Humor Magazine

Trüth, Beaüty, And Volapük

By Gerard @presurfer
Trüth, Beaüty, And Volapükimage credit
Johann Schleyer was a German Roman Catholic priest whose irrational passion for umlauts may have been his undoing. During one sleepless night in 1879, he felt a Divine presence telling him to create a universal language. The result was Volapük.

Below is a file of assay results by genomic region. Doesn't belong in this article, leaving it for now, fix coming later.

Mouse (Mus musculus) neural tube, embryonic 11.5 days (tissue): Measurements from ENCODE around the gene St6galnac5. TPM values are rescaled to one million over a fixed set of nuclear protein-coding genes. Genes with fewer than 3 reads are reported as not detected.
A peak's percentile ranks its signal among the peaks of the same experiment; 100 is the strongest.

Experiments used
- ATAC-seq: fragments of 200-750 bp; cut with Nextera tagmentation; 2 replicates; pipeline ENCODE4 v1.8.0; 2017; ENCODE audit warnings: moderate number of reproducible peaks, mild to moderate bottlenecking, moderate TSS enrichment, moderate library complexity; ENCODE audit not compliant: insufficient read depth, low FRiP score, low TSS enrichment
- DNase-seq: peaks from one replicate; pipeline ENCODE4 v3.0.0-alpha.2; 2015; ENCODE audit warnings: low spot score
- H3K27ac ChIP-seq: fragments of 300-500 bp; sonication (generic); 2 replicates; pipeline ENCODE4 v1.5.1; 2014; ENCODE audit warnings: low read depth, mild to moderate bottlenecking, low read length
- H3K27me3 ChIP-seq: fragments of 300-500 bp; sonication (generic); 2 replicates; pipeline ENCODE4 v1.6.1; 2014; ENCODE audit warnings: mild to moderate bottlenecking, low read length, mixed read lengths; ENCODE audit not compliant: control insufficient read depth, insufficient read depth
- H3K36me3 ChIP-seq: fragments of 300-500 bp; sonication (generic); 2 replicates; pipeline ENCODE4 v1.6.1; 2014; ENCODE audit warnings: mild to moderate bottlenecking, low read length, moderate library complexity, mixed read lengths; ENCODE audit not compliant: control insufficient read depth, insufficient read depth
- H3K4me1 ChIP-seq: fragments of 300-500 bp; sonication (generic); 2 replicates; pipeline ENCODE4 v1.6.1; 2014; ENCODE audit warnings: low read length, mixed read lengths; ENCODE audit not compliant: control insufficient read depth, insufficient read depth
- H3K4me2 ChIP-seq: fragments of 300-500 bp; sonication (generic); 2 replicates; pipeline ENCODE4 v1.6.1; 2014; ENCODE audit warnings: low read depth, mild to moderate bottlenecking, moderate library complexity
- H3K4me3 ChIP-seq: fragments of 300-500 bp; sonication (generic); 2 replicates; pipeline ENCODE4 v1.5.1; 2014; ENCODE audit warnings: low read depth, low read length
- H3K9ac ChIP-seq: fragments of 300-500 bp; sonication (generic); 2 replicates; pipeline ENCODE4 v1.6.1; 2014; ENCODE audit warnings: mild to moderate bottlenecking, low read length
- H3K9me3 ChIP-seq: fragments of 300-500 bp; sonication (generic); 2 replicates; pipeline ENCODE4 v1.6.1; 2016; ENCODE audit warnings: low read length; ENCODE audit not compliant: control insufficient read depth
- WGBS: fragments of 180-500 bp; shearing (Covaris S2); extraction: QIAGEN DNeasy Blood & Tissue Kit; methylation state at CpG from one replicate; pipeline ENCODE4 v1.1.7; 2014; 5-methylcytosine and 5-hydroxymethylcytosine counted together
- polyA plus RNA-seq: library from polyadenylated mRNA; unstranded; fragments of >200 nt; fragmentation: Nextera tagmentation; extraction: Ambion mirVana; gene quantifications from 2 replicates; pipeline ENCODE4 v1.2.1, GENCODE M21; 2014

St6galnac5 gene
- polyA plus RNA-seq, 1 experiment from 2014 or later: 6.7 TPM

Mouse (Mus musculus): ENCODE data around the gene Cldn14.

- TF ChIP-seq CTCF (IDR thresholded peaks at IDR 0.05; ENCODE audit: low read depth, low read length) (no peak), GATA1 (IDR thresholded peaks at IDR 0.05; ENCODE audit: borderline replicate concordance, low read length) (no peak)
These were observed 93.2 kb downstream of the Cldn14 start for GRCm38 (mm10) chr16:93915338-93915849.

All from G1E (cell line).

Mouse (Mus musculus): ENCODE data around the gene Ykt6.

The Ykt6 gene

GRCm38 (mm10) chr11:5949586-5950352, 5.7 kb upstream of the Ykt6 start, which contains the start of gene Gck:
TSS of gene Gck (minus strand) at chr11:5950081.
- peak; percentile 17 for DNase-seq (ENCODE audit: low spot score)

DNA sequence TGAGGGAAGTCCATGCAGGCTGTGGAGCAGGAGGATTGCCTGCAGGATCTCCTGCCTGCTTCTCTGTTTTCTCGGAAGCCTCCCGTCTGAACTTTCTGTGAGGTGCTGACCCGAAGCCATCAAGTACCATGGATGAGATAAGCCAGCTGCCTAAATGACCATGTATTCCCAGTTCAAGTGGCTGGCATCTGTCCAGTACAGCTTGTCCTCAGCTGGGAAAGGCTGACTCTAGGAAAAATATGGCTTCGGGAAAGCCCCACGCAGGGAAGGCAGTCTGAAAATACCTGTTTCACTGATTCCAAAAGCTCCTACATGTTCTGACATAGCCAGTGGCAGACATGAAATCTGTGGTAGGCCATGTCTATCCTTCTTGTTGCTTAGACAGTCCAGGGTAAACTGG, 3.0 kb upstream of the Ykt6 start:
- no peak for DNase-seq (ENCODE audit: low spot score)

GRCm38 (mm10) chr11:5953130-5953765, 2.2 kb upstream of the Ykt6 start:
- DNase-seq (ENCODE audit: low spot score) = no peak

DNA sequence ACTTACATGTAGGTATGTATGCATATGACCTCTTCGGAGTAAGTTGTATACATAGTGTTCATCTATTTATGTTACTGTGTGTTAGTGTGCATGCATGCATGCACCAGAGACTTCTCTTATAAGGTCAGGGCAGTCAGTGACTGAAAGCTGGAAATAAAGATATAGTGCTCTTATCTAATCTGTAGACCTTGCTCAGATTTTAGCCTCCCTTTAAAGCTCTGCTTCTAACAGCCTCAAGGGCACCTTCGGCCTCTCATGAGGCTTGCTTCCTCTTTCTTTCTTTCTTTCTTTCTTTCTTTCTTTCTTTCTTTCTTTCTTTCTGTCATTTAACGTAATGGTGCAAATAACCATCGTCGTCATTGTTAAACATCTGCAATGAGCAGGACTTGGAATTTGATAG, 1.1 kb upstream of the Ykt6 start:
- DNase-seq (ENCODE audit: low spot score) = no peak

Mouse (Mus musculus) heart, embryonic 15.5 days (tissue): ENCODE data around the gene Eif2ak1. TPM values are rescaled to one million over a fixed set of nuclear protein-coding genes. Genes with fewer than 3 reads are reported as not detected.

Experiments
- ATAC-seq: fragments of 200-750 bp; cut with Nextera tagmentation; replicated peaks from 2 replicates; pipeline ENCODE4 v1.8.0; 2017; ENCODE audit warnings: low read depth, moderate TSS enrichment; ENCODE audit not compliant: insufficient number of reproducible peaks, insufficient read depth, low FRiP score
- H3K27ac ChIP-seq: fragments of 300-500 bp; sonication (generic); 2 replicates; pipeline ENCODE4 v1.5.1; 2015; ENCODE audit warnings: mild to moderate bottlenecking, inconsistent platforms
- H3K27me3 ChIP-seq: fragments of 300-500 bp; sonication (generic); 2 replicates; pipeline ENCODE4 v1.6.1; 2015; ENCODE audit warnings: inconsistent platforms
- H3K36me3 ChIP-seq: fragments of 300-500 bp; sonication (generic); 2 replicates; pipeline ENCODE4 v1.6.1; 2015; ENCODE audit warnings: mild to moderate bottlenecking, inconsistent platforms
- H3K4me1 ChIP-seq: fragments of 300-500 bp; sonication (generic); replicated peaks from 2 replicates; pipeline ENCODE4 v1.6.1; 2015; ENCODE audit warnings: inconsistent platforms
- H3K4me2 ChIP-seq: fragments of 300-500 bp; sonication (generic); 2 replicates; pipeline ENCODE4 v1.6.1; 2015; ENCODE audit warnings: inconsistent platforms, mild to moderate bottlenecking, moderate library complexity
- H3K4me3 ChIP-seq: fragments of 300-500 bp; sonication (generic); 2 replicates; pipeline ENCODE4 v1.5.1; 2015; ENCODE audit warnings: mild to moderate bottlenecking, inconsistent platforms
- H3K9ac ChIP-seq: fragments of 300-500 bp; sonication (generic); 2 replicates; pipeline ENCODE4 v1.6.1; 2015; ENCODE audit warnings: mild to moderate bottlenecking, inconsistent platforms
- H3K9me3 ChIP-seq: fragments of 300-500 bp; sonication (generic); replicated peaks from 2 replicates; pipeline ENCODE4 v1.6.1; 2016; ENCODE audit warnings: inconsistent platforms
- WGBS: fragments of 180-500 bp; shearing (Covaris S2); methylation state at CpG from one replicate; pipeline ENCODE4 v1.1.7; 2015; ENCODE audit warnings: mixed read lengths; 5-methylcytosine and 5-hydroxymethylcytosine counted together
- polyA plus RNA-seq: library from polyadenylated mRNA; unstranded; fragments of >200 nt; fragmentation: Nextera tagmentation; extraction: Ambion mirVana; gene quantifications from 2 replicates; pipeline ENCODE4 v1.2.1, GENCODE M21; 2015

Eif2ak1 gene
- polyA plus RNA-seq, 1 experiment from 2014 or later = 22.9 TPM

In 1889, there were an estimated 283 clubs, 25 periodicals in or about Volapük, and 316 textbooks in 25 languages; at that time the language claimed nearly a million adherents. Volapük was largely displaced in the late 19th and early 20th centuries, specifically by Esperanto, Ido, and Interlingua.

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